Earncrypto: This is one of those “do things, earn money” kind of sites. You can set it to give you many different types of cryptocurrencies. I have mine set to Steem and I just run videos all night.

Coinmarketcap: This site will give you the prices of all cryptos, very handy.

I’m sure there are other tips and things that will come to mind after I post this, but I think these should keep people busy for awhile.

Anything Steem/crypto related that you use? Post it in the comments!

Making Money Like a Millennial: Steemit

Old and new logos. I prefer the old.

Thanks for your patience in waiting for me to pick up the series again. I have decided to start the new year off with my favorite way to Make Money Like a Millennial: Steemit.

This may end up being split up over a couple of posts since it is such a big topic.

What it is:

In short, Steemit is a platform which pays you to create blog posts and other materials.

It’s actually much more than that. Steemit is a social network platform designed to reward posters with a cryptocurrency known as “Steem” and “Steem Backed Dollars” (SBD).

I’ve heard it compared to Reddit or Facebook, but it really is its own unique format. It is similar to Reddit in that comment sections can get quite long and in that posts are almost infinite in subject matter. There are upvotes and downvotes also.

It’s similar to Facebook in that there are… actually no. I’m not sure why it is ever compared to Facebook. It’s pretty much Reddit, but with actual rewards for your upvotes.

Steemit1
My Feed page, which contains posts mainly from those who I follow.

How to get started:

Very simple, go here and choose a user name, give them an email address and a phone number, enter the verification code, wait for a confirmation email, sign in and you are on your way!

steemit2
My Blog page, you can see the upvotes and amount of SBD for each post.

The best way to start your Steemit career is to post an introduction post about yourself. Basically just tell us your niche in the Steemit world. Do you write about cryptocurrencies? Do you blog about politics, love, marriage? Are you a photographer? Painter? Tell us about yourself!

What do you do

General experience:

Steemit is definitely a learning curve. The platform itself is relatively easy to use, but the finer details for success take time to learn. You won’t get rich quick by any means with this.

Overall I have enjoyed the experience. I like blogging anyway, so Steemit just adds to my experience.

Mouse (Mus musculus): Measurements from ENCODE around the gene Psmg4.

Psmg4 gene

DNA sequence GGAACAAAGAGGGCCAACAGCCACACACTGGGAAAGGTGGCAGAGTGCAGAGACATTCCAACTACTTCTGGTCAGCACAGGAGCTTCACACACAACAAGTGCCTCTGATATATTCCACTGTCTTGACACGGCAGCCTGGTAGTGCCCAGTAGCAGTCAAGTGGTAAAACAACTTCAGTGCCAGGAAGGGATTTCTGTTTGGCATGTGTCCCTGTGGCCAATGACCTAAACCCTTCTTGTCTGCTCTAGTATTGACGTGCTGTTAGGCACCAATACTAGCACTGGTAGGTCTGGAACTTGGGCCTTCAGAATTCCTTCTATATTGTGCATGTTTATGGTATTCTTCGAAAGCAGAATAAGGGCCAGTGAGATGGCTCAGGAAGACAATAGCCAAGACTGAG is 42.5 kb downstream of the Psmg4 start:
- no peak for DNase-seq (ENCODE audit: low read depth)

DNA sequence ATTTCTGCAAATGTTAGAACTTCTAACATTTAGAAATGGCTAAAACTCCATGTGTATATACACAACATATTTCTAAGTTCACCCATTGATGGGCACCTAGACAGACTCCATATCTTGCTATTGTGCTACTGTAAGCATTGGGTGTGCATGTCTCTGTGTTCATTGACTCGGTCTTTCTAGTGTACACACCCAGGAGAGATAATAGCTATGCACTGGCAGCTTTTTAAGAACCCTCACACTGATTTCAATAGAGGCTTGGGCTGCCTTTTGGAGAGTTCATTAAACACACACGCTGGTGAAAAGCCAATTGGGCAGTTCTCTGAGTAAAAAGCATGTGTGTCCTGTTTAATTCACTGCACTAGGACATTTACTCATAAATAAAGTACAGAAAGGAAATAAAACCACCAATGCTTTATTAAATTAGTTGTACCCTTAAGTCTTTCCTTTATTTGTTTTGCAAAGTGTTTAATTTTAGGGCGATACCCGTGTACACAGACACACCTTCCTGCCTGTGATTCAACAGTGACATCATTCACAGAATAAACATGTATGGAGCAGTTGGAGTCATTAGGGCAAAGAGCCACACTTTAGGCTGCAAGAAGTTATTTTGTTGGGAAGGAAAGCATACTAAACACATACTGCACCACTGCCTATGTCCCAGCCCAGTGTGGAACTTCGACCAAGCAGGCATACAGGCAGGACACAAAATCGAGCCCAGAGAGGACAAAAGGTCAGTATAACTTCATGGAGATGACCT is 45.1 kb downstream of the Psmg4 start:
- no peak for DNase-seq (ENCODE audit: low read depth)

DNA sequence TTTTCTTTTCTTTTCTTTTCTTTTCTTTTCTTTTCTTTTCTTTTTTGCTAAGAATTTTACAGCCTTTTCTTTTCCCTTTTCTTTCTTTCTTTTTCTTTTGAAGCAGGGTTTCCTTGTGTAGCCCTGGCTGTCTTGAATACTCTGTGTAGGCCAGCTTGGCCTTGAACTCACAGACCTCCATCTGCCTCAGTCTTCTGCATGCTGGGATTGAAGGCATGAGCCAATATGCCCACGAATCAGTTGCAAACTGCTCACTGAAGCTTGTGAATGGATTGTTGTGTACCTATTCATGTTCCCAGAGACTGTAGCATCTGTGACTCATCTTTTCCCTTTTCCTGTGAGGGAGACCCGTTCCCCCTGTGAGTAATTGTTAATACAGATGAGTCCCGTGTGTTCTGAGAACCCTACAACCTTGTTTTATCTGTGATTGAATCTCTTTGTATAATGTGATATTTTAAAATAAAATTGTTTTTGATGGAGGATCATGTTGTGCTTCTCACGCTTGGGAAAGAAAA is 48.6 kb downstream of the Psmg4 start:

How much money are we talking here?

I didn’t know a lick about crypto currency when I started and I didn’t bother to look into it for almost a year. Knowing how to trade your Steem and SBD for other currencies is key to success with Steemit.

At first you won’t make much at all. Your upvote will only be worth about $0.01 SBD and you won’t be out there in front of a lot of people. As you gain followers, get more upvotes, and upvote stuff yourself you will gradually watch your wallet grow.

My Steem wallet is currently worth about $3,000 US. Most of this is locked up in Steem Power, which is not easily converted. In the past four months or so, I have moved about $500 off of Steemit into other currencies. So, at my pace (admittedly slow, I was off Steemit for about 3 months) you can make about $3,500 a year.

I have seen some folks who have been on only a few months who already have twice as much. It depends largely on your content and how many whales you attract.

Also, just like any crypto you are able to invest your own money into Steemit. If you choose to do this your votes will be worth more and you will earn money quicker.

General tips:

Where to start? I may make a second post to give you all the tips, there are loads of them.

But for now I’ll give you these:

Stick with it! Persistence is key for most things in life, and Steemit is no exception. Post every day, even if it’s just a photo of something cool you saw the day before.

Comment and upvote, carefully. Don’t just scroll through your feed and ignore everything. Don’t scroll through and upvote everything either. Vote for only the stuff you think is really good. In the beginning you won’t have a lot of voting power, so use it wisely. And please, comment! A great comment can get you a new follower or two. And since it counts as a post and can be upvoted, a great comment can make you money.

Don’t follow everyone! Like upvotes, you should only follow people you think will post good stuff. Otherwise you will end up with a feed cluttered with crap. No one likes crap. It’s good to have 500 followers, it’s not so good to be following 500. Which reminds me, I need to go purge the rolls a bit.

Bottom line:

Steemit is a great platform to post blogs, photos, artwork, and just about anything else you can think of. With some persistence you can make a good amount of money. So definitely try it out.

And when you do, follow me. I don’t post crap! 🙂